Here is something we haven’t heard in a while at BYU: The Cougars have an open date in their nonconference schedule.
After spending the past four months feverishly trying to trim down on an overcrowded calendar ahead of their move to the Big 12, BYU lost its 2023 season-opener on Thursday. The Tennessee Volunteers announced they would instead play Virginia in Nashville to start the 2023 season rather than travel to Provo to play BYU.
“Pivoting to play a marquee non-conference opponent in Nashville made sense for multiple reasons,” Tennessee Vice Chancellor/Director of Athletics Danny White said in a statement. “This is a more accessible game for our fanbase. I expect that we will have a much larger contingent of fans in Nashville than would have been able to travel to Utah. Our fans also have heard me talk about the importance of finding new revenue to grow our operating budget, and playing Virginia at Nissan Stadium is an opportunity for a net-positive revenue game.”
That net-positive revenue, however, will come at a price. Tennessee will reportedly owe $2 million to BYU as a penalty for cancelation.
There is plenty to unpack about Tennessee canceling the return game of its series with BYU after the Cougars beat the Vols in Knoxville in 2019. But, for now, the more interesting part is the open date on BYU’s schedule in 2023 — especially after the Cougars canceled the Utah State series last week to make room for the Vols. Now, all that remains is Arkansas on the road and Southern Utah at home. BYU will quickly have to fill a third nonconference game.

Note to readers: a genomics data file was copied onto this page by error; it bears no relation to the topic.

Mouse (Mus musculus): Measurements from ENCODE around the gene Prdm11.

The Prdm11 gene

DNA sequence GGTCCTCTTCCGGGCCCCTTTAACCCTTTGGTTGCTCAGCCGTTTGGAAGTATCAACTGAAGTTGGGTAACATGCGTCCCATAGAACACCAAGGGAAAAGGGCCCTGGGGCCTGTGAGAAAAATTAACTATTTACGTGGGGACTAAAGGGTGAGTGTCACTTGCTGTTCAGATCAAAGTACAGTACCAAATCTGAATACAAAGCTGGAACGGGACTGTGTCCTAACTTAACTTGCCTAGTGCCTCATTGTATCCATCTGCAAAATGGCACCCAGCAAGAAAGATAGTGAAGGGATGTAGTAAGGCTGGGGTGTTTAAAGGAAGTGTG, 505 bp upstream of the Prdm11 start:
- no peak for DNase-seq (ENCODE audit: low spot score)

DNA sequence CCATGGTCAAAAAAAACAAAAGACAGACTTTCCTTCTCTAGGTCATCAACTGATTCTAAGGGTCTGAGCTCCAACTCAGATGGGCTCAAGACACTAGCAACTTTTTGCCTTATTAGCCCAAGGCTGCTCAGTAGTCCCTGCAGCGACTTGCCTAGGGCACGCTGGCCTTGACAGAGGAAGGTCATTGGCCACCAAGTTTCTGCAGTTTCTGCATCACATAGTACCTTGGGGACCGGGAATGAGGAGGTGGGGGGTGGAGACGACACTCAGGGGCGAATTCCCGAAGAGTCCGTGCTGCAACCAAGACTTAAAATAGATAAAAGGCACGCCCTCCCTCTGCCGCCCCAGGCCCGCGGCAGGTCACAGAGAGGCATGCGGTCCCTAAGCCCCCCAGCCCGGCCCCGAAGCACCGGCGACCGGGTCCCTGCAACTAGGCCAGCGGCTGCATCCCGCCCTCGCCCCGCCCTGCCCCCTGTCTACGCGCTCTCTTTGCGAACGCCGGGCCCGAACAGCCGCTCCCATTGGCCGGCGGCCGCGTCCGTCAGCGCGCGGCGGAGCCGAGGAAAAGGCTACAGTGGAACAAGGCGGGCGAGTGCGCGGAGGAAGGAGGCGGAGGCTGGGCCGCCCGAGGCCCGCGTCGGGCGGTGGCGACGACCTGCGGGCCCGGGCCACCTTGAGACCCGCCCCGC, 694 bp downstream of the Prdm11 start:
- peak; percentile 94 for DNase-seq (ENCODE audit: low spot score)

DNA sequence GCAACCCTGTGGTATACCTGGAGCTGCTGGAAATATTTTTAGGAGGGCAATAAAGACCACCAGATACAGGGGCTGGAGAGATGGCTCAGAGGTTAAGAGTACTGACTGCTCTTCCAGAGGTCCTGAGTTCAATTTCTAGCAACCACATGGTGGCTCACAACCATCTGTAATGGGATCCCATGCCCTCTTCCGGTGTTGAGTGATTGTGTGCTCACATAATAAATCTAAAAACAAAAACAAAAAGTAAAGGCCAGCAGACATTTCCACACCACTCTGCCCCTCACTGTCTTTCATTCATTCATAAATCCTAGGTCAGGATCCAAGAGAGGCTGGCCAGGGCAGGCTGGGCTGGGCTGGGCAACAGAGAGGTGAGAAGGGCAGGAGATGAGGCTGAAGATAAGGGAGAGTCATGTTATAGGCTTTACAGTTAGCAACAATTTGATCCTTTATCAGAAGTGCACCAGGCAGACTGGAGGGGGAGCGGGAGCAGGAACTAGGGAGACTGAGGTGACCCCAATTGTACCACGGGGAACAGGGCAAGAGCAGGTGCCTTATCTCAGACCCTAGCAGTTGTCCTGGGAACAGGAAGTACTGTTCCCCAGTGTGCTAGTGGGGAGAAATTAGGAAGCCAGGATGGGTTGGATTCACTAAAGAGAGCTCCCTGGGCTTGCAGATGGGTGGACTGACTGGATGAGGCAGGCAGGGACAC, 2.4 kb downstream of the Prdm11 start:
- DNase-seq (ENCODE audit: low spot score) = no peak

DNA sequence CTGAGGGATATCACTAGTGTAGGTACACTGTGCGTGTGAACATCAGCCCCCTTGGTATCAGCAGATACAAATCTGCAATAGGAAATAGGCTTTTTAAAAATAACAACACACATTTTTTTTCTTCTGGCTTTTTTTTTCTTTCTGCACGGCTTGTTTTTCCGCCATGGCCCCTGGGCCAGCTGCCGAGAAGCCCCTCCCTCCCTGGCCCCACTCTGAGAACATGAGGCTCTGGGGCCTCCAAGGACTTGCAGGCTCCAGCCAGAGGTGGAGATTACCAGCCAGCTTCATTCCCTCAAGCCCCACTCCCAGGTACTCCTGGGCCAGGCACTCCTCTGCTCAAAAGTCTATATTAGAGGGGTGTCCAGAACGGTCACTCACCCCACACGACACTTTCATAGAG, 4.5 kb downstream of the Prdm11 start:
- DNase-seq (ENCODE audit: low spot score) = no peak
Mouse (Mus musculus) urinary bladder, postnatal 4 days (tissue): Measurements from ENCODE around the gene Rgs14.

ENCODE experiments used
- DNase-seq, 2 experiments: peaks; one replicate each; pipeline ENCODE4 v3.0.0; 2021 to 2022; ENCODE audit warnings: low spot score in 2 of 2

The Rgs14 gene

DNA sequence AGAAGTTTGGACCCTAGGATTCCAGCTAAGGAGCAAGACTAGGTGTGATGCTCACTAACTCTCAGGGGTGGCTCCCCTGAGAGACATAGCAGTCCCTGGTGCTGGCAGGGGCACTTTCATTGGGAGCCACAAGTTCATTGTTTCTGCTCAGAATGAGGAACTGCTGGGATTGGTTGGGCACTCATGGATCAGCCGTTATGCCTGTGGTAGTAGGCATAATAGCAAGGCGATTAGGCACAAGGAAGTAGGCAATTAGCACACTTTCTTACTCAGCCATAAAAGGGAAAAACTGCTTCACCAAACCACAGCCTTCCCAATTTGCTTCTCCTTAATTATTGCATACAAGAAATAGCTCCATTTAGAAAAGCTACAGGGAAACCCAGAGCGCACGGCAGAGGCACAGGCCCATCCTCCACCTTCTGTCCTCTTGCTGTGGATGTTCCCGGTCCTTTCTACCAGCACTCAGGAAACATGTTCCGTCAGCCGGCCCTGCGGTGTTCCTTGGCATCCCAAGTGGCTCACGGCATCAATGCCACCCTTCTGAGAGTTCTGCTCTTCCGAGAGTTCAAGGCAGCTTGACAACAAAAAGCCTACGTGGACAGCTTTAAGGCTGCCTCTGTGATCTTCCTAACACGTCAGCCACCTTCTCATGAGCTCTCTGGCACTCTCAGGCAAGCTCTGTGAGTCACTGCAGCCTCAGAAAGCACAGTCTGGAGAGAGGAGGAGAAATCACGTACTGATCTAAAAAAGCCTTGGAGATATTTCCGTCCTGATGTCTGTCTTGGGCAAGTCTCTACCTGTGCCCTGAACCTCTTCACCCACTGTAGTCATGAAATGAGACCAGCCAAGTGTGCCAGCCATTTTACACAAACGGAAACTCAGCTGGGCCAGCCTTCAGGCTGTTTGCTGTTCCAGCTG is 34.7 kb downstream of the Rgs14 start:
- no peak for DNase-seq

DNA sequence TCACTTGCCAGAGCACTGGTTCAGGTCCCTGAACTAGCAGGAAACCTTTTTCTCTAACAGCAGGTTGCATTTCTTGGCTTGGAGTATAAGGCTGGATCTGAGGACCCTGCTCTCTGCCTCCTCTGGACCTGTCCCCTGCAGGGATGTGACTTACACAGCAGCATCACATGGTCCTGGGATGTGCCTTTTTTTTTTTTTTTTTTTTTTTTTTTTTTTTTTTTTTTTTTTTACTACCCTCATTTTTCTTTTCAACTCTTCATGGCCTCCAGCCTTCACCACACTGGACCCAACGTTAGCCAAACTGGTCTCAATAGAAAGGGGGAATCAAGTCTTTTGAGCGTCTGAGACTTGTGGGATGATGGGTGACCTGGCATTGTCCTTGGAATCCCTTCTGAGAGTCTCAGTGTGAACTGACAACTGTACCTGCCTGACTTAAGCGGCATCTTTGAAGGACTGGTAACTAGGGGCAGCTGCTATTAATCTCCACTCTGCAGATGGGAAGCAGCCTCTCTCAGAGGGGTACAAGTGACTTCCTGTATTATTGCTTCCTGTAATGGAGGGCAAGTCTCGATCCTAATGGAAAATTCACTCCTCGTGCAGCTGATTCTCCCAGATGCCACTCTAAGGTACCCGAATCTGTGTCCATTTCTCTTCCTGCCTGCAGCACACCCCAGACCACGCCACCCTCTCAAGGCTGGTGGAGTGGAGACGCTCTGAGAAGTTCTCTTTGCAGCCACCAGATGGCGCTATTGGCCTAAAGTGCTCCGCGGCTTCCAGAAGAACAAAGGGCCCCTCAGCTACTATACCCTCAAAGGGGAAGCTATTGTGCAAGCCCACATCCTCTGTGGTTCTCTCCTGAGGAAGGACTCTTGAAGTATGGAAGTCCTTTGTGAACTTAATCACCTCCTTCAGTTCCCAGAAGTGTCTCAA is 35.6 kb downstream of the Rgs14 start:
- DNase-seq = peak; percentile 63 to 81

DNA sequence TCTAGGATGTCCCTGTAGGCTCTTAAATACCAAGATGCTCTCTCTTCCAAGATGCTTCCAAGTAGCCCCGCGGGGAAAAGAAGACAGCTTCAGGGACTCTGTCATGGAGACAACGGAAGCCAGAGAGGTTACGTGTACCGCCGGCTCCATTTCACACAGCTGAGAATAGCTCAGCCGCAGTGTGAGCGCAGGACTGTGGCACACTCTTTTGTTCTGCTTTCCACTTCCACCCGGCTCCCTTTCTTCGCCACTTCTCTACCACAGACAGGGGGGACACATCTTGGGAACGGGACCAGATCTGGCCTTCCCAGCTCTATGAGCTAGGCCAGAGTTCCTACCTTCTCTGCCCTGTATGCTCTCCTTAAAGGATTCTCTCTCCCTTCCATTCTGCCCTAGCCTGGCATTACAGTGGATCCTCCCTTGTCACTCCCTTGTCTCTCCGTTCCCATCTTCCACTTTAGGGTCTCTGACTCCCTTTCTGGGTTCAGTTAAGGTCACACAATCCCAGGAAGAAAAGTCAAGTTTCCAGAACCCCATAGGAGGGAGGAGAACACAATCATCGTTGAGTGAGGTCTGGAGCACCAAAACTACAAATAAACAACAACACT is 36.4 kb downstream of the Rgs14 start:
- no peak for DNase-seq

This is somewhat rare territory, at least in recent days, for BYU, which remains over-scheduled in 2024, 2026 and 2028. Now, the Cougars theoretically can have some flexibility.
BYU will likely want to fill the Tennessee void with another home game against a high-major opponent. So far, BYU has followed the typical Power Five scheduling pattern of filling the nonconference slate with multiple out-of-conference Power Five opponents and one FCS school. It gives teams the most viable path to the College Football Playoff in the Big 12.
It is possible BYU could try to move up a game against a Power Five opponent from one of its overcrowded seasons. It is difficult to push a game up in the schedule this late in the process, but if it could happen it could alleviate some stress.
For example, in 2026, BYU still has five P5 teams on the nonconference schedule. At the most it will only be able to play two that year. Then again in 2028, BYU has four P5 opponents scheduled. If any of those programs have an open date, or can arrange to move up their game with BYU to 2023, it could give BYU the option not to cancel the meeting outright.
Of course, scheduling in college football is a mix of contracts and figuring out open dates years in advance. It will be tough. But it is also not as simple for BYU to bring back games it canceled in 2023 now that it has an open date. Or find a new opponent not currently on the schedule.
Utah State for example, which just announced it would not play BYU in 2023, already filled its date with the Cougars and will now play Iowa. Other teams that BYU took off the schedule — like UNLV and Rice — also filled their schedules.
So, rescheduling a future team to 2023 might be an option right now. And while BYU prioritized playing Tennessee in Provo, the game getting canceled gives it some rare flexibility for the first time since moving to the Big 12.